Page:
Many parents face the question of whether or not they should leave their children on their own during the day. If you are wondering whether or not your children are old enough to be left alone, first call your Child Protection Services to find out the minimum legal age at which they can be on their own. Then consider their ages and abilities. Determine that they are able to follow directions, and then set up a plan. Practice: "This is what will happen when you are on your own. . . ."
Once you have decided that it is safe to leave your children home alone, teach them about safety issues:
- They should never open the door for anyone (nor peek through the blinds to look);
- Instruct them to stay in the house until you come home;
- Teach your children how to answer the phone and take messages without indicating they are alone;
- Use caller ID or an answering machine to screen calls;
- Have a plan of action in case something goes wrong; your children should know emergency numbers, parents’ work numbers, and numbers of neighbors or relatives who could step in;
- Practice what they would do and say if they needed to call 9-1-1. Tell them to give their full name, address, and telephone number, and to stay on the line until instructed by emergency personnel to hang up;
- To make them feel more secure, consider creating a "safe room" by installing a deadbolt and keeping a cellular phone in a designated room (be sure to have a key hidden outside the room in case someone gets locked in accidentally);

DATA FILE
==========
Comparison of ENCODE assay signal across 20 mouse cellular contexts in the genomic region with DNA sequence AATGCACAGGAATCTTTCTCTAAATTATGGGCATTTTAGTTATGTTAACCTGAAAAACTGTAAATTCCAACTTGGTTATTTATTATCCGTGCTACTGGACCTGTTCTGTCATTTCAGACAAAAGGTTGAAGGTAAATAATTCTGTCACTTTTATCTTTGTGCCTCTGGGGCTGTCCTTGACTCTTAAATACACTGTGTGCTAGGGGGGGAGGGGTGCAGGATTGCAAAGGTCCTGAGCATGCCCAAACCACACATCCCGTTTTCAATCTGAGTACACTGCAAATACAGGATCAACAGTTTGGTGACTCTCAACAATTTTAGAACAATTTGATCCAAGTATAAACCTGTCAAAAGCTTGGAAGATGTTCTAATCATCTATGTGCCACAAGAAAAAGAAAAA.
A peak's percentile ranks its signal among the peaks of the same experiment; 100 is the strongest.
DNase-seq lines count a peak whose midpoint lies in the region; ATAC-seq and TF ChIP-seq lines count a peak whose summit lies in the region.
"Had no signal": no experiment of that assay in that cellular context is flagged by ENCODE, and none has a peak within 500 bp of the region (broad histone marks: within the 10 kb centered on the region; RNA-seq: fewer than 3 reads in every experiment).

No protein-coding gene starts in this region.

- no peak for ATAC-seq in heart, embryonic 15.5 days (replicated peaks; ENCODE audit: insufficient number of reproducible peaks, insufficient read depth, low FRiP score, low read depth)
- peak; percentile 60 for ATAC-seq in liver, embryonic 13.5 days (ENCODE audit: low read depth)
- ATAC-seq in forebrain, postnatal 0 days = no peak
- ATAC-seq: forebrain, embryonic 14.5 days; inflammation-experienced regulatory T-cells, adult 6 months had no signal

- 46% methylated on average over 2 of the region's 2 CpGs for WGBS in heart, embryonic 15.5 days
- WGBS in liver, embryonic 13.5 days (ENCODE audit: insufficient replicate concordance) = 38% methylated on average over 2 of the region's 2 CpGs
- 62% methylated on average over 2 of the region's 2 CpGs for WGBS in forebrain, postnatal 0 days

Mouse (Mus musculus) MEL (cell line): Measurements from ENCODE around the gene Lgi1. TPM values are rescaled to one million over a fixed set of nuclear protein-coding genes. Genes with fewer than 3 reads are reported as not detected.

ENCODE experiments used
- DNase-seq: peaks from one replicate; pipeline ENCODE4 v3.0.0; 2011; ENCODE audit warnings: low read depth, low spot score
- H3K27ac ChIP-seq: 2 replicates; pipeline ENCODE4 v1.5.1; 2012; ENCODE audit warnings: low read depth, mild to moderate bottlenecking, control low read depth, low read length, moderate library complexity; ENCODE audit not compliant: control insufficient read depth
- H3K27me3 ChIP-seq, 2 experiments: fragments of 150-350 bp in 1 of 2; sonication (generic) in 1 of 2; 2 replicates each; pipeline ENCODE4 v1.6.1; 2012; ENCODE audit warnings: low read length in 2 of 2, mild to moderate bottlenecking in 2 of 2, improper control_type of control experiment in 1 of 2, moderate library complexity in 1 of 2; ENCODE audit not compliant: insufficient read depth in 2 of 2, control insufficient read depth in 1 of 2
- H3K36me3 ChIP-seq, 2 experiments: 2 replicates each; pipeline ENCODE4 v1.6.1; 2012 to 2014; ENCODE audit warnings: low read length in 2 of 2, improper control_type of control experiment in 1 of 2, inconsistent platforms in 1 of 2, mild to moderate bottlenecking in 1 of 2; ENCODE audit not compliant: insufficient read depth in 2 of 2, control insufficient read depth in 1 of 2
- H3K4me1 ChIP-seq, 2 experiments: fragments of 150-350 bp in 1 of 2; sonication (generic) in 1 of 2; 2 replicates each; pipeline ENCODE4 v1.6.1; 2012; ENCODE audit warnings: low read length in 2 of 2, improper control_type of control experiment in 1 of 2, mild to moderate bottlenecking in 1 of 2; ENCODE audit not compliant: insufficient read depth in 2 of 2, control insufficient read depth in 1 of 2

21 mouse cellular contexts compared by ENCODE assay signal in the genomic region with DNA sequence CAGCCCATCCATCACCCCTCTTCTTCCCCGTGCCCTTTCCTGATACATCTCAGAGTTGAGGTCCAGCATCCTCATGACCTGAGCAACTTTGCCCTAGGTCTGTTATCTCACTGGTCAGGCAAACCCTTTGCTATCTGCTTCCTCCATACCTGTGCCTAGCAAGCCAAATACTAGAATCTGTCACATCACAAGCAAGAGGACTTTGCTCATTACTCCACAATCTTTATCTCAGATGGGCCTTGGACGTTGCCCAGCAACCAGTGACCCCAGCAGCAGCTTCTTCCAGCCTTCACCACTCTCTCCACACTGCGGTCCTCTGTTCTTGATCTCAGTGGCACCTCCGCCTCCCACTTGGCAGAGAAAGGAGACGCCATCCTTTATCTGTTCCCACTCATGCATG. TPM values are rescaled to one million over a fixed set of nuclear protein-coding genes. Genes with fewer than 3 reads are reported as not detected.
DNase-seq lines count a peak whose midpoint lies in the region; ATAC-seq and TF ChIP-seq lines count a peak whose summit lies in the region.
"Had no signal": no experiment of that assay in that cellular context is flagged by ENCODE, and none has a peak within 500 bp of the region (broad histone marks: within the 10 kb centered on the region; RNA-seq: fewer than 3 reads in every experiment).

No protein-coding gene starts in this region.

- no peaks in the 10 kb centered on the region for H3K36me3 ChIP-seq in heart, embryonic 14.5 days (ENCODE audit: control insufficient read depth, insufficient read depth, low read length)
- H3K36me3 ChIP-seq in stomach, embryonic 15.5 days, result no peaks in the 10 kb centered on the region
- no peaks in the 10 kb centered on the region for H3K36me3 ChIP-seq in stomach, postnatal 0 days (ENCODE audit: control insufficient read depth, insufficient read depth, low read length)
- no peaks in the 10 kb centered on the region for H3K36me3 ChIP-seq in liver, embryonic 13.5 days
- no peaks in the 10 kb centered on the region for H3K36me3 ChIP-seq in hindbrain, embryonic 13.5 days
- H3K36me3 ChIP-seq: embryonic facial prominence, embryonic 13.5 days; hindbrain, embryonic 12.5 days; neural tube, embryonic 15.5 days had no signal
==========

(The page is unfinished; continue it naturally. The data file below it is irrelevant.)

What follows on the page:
- If possible, have a neighbor or relative check in regularly, or have your children check in with that person. Perhaps you could pay someone to be a contact person with whom your children could be in regular contact;
- Go over fire procedures and practice escaping by two routes from every room;
- Don’t make your children responsible for food preparation. Have food that can be heated in the microwave or eaten cold from the refrigerator;
- Don’t allow your children to have company.
Don’t forget to address behavior issues:
- Make your expectations clear;
- Make rules or consequences that you can enforce: It may sound good to tell your child that he or she can’t watch TV all week, but if you’re not there to monitor, it is difficult to police;
- Let your children help make your house rules: They are less likely to break them;
- Go over the rules periodically, and post them in a prominent place;
- Call home at unpredictable times to see how they are doing, but also to let them know you will be checking up;
- Give them a few household jobs to do while you are at work;
If you are hesitant about leaving your children home alone, consider programs at community and recreation centers, churches, YMCAs and YWCAs, summer parks and recreation programs, and the public schools. Perhaps you can get together with other working parents in your neighborhood to hire a responsible college student to come to your homes.
A final warning: Statistics indicate that unsupervised kids are at greater risk of accident, harm by strangers, siblings, or friends, and are more apt to commit crimes than those under the care of an adult. Experts strongly recommend that you not leave children under 10 at home alone for any extended period of time.